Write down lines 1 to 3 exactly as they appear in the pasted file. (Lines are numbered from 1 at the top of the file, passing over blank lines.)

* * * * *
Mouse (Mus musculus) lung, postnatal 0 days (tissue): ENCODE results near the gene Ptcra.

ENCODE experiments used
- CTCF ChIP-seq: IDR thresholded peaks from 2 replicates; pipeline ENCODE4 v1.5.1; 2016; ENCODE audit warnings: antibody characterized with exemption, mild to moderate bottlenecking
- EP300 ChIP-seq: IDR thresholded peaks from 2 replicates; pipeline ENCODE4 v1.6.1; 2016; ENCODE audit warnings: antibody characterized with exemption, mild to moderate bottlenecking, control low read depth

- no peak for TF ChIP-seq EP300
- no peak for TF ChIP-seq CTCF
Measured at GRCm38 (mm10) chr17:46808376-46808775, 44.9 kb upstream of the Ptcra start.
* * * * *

Mouse (Mus musculus) lung, postnatal 0 days (tissue): ENCODE results near the gene Ptcra.

ENCODE experiments used
- CTCF ChIP-seq: IDR thresholded peaks from 2 replicates; pipeline ENCODE4 v1.5.1; 2016; ENCODE audit warnings: antibody characterized with exemption, mild to moderate bottlenecking